By Mike Koetting June 7, 2021
In my last post, I suggested that government will always have difficulties being efficient because it is trying to serve many ends, not of all of which are easily compatible. I then, rashly, as it turns out, suggested this post would include some suggestions that could mitigate the difficulties of implementation in government.
It’s not that there couldn’t be improvements. The problem is that it is hard to imagine how to implement the things that would improve implementation.
To be clear. I believe that while a certain amount of implementation difficulties come with the territory, I also think the American flavor of government contains features that could be modified to mitigate some of the issues described in my previous post. Among others, these include overly short time horizons, lack of leadership continuity, under-investment in agency infrastructure (including human capital), “gottchya culture,” and, correspondingly, lack of willingness to take risks.
I seemed to have thought it was possible to treat implementation as a largely neutral topic. Since everyone is interested in how well things get implemented and crises get handled, I allowed myself to believe these could be seen as non-partisan. But as I tried to write about that, I realized the notion was delusional. The cancer of hyper-partisanship has invaded all the organs of our government. In today’s political environment, nothing is non-partisan.
Too many Americans have lost faith in the over-riding tenet necessary for democracy—that, despite differences on specifics, there is a shared enterprise that is larger than the specifics. This shared enterprise brokers the tension between individual freedom and collective good. The course is not always smooth, but over time it tacks toward a better outcome.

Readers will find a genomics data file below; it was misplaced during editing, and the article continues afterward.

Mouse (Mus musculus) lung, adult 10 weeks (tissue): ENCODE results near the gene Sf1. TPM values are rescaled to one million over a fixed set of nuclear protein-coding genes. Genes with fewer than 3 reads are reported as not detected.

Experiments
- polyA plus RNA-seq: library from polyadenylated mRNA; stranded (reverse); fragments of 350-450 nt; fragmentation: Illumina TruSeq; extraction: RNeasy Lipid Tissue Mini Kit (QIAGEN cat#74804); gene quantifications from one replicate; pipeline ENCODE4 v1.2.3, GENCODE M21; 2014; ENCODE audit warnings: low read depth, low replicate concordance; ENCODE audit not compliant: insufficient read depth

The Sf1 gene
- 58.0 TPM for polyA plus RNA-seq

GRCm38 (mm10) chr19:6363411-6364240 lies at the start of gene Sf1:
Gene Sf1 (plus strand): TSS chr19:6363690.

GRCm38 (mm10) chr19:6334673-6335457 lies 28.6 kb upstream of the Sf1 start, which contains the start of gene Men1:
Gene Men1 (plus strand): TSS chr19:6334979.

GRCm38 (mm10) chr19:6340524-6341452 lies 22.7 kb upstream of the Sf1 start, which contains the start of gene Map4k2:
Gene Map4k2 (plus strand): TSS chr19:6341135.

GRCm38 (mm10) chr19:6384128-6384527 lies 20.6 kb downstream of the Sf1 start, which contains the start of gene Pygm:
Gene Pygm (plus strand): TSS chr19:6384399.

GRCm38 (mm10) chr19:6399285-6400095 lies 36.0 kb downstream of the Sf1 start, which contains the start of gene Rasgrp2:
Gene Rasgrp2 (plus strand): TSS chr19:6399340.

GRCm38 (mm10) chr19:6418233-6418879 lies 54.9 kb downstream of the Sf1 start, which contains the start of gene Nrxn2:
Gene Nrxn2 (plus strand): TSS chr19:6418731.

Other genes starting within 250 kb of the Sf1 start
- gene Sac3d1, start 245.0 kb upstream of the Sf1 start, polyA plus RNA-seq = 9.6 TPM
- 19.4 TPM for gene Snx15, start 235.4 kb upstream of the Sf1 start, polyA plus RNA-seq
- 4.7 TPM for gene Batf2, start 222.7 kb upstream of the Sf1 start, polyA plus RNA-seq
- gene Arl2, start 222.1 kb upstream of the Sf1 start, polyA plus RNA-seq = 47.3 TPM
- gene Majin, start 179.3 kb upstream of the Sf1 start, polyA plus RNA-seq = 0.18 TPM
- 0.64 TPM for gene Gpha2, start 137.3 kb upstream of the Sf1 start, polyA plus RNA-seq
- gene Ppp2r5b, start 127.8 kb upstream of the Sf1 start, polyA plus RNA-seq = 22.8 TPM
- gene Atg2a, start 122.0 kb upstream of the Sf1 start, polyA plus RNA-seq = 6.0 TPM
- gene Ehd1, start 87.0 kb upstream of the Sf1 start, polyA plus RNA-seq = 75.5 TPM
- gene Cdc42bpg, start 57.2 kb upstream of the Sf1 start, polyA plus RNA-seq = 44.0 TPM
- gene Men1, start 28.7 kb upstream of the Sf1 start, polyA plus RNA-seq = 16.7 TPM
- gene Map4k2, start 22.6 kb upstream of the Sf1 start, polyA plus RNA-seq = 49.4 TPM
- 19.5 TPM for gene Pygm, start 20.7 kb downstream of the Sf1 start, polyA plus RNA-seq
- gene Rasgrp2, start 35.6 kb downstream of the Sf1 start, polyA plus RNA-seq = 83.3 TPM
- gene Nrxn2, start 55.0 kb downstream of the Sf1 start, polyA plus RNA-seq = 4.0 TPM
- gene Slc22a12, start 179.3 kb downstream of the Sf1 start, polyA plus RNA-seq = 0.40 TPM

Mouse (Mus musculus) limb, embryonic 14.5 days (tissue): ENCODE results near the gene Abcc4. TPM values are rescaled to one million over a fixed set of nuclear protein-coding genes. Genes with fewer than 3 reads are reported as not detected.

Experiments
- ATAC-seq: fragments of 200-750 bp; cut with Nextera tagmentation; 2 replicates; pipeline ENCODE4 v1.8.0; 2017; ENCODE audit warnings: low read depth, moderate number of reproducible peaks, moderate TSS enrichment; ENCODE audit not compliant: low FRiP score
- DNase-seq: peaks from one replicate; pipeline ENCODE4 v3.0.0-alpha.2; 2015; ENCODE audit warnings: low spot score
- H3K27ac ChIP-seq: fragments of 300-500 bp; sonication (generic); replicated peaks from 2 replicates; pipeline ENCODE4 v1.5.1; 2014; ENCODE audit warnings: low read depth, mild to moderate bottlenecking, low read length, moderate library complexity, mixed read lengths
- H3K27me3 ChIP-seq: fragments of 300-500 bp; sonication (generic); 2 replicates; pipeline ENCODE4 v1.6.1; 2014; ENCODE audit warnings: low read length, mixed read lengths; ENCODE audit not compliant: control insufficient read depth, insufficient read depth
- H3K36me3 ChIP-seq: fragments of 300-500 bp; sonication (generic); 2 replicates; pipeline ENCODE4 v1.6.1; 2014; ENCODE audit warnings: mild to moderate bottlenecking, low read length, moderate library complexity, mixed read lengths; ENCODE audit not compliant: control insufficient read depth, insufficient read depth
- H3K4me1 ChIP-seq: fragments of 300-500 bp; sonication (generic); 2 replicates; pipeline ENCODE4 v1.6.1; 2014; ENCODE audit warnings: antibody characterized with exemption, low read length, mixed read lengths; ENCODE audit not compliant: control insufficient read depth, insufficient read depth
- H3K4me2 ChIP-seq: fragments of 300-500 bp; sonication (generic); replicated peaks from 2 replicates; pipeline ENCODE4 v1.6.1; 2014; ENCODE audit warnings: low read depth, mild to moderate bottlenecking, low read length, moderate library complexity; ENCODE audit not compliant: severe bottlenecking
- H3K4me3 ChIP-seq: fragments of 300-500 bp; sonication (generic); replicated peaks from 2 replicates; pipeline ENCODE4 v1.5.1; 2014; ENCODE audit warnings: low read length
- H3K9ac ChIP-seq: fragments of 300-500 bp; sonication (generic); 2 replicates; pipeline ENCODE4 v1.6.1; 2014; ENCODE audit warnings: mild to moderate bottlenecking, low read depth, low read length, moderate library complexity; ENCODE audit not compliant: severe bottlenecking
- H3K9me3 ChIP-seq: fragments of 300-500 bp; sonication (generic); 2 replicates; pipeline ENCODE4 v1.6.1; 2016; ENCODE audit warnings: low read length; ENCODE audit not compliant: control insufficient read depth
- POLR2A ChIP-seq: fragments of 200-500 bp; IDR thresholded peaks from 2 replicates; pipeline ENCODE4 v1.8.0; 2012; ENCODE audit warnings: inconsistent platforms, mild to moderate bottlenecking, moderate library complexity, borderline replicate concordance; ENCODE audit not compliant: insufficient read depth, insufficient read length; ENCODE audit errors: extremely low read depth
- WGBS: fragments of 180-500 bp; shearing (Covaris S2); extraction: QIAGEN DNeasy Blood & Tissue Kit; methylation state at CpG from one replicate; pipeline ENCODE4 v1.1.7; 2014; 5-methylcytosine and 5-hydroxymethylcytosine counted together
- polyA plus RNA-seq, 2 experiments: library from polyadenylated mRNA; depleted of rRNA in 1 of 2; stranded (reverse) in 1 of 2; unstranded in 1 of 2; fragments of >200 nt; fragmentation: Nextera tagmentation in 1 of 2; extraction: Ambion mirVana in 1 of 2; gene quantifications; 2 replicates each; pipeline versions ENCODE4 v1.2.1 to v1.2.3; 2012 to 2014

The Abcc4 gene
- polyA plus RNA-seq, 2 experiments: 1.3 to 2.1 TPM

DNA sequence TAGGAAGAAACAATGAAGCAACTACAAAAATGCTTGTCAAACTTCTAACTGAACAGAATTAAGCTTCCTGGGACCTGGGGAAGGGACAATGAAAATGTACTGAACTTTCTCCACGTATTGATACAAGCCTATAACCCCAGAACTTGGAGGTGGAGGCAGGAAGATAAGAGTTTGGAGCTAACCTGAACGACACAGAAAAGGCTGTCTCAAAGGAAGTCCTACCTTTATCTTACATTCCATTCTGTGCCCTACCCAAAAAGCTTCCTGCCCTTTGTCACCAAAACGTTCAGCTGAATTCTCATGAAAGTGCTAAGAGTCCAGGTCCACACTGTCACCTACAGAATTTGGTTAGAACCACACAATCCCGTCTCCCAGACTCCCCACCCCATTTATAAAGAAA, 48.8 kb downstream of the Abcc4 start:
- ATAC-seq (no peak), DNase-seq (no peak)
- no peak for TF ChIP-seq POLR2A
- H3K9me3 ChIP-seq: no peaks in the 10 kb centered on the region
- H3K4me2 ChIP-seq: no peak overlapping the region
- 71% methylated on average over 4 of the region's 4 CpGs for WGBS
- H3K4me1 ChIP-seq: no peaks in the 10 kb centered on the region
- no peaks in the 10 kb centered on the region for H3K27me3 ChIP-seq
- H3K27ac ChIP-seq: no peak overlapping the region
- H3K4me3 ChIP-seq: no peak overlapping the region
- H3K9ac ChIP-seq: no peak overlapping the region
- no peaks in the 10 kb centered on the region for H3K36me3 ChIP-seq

Today, differences in beliefs about how government should work—and to what ends—are simply too large to allow for the overall belief structure to work much magic. Implementation, in this context, becomes just one more victim. We have descended into a vicious cycle where our distrust makes it harder to do things that might improve our trust level.
For instance, Michael Lewis, in his interview with Ezra Klein, has several suggestions he thinks would improve the functioning of key federal agencies. These include giving agencies more flexibility in hiring and firing, having fewer presidential appointees, and having longer terms for the heads of at least some agencies. I can readily imagine that each of these, used judiciously, could improve the ability of agencies to implement more effectively, to better respond to immediate crises, and to improve agency ability to take a longer of view of its needs and resources. I can’t, however, imagine any of these could be enacted.
On the one hand, Republican are all in favor of increasing the ability of the executive to hire and fire at virtual will because they believe the bureaucracy is a “deep state” staffed by people intent on promoting a liberal agenda, or at least blocking their agenda. Indeed, a pending lawsuit from one a former Trump appointee is aimed precisely at creating what they call “a unified executive”—where presidents can easily get rid of anyone in their way. Understandably, Democrats would be highly unlikely to support such a measure because they are afraid of what Republicans could do if the guardrails against a rogue executive were completely removed.
On the other hand, Republicans would be unlikely to go along with having fewer presidential appointees because they see those appointees as a way to exert control over the “deep state”.